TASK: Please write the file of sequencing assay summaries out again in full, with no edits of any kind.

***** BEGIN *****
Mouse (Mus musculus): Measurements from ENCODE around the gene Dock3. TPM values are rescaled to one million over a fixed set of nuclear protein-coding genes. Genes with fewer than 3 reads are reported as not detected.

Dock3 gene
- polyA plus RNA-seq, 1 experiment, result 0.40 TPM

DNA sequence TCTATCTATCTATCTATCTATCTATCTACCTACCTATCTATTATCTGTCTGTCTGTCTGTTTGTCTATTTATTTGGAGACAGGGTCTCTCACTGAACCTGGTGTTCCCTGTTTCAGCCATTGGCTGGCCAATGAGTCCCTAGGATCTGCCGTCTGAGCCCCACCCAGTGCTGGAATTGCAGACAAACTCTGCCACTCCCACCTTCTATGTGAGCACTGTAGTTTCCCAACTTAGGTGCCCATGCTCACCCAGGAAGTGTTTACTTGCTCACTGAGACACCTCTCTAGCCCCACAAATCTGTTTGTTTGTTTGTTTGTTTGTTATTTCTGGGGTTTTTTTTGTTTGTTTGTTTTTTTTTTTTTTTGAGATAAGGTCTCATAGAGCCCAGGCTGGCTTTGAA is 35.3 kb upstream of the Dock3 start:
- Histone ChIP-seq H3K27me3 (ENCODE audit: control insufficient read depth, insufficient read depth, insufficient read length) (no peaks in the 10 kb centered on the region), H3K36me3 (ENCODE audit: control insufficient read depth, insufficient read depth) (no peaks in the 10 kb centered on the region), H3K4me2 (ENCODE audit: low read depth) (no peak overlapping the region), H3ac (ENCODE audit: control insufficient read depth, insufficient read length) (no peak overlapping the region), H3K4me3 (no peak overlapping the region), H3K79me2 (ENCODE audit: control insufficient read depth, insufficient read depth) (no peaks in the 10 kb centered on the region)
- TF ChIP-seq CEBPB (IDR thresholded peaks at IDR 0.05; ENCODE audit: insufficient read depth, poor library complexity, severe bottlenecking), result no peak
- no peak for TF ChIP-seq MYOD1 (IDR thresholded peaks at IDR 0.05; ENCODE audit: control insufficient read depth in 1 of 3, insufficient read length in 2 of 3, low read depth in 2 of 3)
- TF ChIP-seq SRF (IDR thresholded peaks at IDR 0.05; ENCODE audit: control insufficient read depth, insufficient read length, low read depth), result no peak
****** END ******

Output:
Mouse (Mus musculus): Measurements from ENCODE around the gene Dock3. TPM values are rescaled to one million over a fixed set of nuclear protein-coding genes. Genes with fewer than 3 reads are reported as not detected.

Dock3 gene
- polyA plus RNA-seq, 1 experiment, result 0.40 TPM

DNA sequence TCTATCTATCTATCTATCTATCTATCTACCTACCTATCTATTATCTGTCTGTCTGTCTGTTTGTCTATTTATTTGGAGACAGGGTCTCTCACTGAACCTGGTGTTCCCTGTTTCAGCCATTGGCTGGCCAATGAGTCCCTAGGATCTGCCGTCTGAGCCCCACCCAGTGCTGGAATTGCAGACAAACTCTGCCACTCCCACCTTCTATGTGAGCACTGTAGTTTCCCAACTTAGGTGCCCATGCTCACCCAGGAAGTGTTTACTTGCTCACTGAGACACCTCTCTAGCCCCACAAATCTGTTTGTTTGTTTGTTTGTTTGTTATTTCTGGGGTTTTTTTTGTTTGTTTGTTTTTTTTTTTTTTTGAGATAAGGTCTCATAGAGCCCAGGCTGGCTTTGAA is 35.3 kb upstream of the Dock3 start:
- Histone ChIP-seq H3K27me3 (ENCODE audit: control insufficient read depth, insufficient read depth, insufficient read length) (no peaks in the 10 kb centered on the region), H3K36me3 (ENCODE audit: control insufficient read depth, insufficient read depth) (no peaks in the 10 kb centered on the region), H3K4me2 (ENCODE audit: low read depth) (no peak overlapping the region), H3ac (ENCODE audit: control insufficient read depth, insufficient read length) (no peak overlapping the region), H3K4me3 (no peak overlapping the region), H3K79me2 (ENCODE audit: control insufficient read depth, insufficient read depth) (no peaks in the 10 kb centered on the region)
- TF ChIP-seq CEBPB (IDR thresholded peaks at IDR 0.05; ENCODE audit: insufficient read depth, poor library complexity, severe bottlenecking), result no peak
- no peak for TF ChIP-seq MYOD1 (IDR thresholded peaks at IDR 0.05; ENCODE audit: control insufficient read depth in 1 of 3, insufficient read length in 2 of 3, low read depth in 2 of 3)
- TF ChIP-seq SRF (IDR thresholded peaks at IDR 0.05; ENCODE audit: control insufficient read depth, insufficient read length, low read depth), result no peak